Marketing and societal welfare: A multiple stakeholder approach
This manuscript provides insights to help identify the nature, scope and domain of the business strategy-consumer behavior-societal welfare link, and ways to explore the trade-offs between individual and societal gains. In this manuscript, stakeholder theory serves as a lens to analyze these issues in the context of a case study of direct-to-consumer advertising (DTCA) for prescription drugs. The case study adds support to the (Wilkie and Moore, 1999) and (Wilkie and Moore, 2003) premise that the marketing system, unlike many other institutions, is thoroughly embedded in the routines and expectations of our society. Marketing, and in particular, advertising, not only reflects the assumptions and priorities of society, but also influences the way individuals and organizations understand and act upon contemporary social issues. A discussion of insights and implications emerging from the analysis suggests several potential areas for future research.
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- Kurt R. Brekke & Michael Kuhn, 2005. "Direct to Consumer Advertising in Pharmaceutical Markets," CESifo Working Paper Series 1493, CESifo Group Munich.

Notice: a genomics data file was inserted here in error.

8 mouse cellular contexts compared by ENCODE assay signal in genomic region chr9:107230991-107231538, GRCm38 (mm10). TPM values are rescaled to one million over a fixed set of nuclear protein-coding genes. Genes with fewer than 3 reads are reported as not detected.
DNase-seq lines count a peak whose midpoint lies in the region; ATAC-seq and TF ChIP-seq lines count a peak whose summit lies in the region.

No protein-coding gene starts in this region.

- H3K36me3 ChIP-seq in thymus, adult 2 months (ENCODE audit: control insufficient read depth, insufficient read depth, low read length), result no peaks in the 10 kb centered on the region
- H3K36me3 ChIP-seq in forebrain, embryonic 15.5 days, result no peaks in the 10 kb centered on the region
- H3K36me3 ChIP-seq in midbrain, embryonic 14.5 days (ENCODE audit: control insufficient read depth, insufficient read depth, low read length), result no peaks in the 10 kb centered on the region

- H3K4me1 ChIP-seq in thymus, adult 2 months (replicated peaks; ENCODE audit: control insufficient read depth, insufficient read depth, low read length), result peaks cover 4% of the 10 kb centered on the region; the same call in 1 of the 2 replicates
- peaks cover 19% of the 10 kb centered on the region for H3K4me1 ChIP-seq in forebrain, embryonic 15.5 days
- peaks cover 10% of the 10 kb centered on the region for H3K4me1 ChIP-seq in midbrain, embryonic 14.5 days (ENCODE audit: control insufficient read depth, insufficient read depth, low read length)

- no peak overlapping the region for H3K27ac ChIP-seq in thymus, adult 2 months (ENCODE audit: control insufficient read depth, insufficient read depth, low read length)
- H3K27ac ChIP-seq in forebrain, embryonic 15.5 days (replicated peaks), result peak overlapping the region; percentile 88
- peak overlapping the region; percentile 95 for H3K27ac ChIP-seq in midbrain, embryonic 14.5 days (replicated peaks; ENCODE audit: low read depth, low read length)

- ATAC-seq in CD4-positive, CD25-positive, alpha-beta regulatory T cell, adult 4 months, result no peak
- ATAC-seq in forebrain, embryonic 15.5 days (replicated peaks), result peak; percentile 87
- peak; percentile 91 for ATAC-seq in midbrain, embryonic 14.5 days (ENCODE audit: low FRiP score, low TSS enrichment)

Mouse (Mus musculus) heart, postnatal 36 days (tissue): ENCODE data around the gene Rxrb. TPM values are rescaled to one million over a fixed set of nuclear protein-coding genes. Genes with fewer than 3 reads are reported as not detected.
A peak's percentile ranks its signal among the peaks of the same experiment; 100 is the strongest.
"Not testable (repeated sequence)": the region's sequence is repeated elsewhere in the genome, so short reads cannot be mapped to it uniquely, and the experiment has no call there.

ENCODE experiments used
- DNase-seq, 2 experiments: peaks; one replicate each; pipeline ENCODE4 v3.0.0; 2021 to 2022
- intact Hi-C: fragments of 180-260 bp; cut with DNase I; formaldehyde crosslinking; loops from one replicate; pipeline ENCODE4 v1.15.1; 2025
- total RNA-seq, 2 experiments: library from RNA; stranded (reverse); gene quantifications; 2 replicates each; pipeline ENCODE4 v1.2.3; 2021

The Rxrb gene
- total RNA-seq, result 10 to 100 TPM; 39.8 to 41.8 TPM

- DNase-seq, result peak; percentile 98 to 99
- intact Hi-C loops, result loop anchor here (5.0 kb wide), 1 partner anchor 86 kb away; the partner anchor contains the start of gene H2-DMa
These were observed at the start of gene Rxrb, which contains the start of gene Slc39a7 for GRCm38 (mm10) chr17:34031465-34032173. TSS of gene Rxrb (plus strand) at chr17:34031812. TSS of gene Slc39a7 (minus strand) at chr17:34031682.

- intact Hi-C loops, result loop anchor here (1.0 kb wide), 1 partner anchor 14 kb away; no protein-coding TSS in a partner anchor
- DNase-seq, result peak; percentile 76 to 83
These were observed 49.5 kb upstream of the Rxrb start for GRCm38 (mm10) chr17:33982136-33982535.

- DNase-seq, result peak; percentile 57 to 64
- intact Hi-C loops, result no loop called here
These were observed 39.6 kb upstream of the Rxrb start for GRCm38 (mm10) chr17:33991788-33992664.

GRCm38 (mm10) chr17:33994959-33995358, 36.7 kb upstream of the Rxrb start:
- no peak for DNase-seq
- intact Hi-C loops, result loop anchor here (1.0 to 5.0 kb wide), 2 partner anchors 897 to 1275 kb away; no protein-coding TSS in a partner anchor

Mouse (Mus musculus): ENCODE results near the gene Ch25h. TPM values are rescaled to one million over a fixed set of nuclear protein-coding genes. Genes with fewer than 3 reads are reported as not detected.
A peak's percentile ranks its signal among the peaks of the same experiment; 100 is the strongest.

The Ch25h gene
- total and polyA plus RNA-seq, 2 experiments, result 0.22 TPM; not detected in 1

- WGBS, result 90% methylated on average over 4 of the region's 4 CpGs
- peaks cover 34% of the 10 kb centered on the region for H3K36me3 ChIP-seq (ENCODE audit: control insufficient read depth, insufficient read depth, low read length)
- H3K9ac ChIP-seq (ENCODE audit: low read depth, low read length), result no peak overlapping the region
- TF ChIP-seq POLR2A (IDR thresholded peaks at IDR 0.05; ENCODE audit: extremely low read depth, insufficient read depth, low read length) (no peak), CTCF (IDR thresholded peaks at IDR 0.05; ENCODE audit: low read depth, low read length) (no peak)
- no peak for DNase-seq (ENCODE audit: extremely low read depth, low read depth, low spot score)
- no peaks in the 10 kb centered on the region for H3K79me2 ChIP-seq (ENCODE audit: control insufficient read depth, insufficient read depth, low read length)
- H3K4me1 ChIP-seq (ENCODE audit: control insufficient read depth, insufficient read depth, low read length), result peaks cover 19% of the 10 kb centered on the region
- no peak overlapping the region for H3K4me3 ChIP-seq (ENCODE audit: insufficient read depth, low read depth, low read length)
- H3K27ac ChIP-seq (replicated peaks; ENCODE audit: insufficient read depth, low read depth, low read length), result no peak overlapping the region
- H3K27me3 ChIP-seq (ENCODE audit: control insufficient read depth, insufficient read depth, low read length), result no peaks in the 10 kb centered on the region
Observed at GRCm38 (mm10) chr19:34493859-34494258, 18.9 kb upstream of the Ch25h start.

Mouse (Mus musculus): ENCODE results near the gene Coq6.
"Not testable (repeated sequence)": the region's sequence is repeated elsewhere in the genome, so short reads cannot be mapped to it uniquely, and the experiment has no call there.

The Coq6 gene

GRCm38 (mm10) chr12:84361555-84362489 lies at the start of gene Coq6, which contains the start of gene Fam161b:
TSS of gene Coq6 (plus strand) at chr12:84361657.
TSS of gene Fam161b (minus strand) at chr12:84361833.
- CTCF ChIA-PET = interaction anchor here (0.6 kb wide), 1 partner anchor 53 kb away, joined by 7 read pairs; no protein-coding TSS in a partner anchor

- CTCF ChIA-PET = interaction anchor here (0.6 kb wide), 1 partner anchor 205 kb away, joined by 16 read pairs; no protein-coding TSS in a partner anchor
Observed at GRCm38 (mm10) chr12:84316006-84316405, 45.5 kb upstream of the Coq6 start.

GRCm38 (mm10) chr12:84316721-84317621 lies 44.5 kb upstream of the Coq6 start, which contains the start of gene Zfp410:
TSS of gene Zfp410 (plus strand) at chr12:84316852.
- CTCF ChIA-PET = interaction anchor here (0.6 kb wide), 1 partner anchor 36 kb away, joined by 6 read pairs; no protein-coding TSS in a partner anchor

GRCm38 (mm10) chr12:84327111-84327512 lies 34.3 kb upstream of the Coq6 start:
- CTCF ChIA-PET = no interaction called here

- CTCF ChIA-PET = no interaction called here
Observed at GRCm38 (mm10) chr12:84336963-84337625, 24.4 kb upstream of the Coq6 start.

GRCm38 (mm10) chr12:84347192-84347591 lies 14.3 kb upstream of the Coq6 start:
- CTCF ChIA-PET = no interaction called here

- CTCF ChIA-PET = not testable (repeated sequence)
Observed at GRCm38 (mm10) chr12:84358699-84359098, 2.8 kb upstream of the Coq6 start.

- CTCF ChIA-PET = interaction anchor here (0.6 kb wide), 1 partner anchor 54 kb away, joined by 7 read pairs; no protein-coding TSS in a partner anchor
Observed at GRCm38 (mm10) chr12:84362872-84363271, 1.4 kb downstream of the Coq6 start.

- Brekke, Kurt R. & Kuhn, Michael, 2003. "Direct-to-Consumer Advertising in Pharmaceutical Markets," Working Papers in Economics 05/03, University of Bergen, Department of Economics.
- Lichtenberg, Frank R, 1996. "Do (More and Better) Drugs Keep People Out of Hospitals?," American Economic Review, American Economic Association, vol. 86(2), pages 384-388, May.
- Toshiaki Iizuka & Ginger Zhe Jin, 2005. "The Effect of Prescription Drug Advertising on Doctor Visits," Journal of Economics & Management Strategy, Wiley Blackwell, vol. 14(3), pages 701-727, 09.
- Rizzo, John A, 1999. "Advertising and Competition in the Ethical Pharmaceutical Industry: The Case of Antihypertensive Drugs," Journal of Law and Economics, University of Chicago Press, vol. 42(1), pages 89-116, April. Full references (including those not matched with items on IDEAS)
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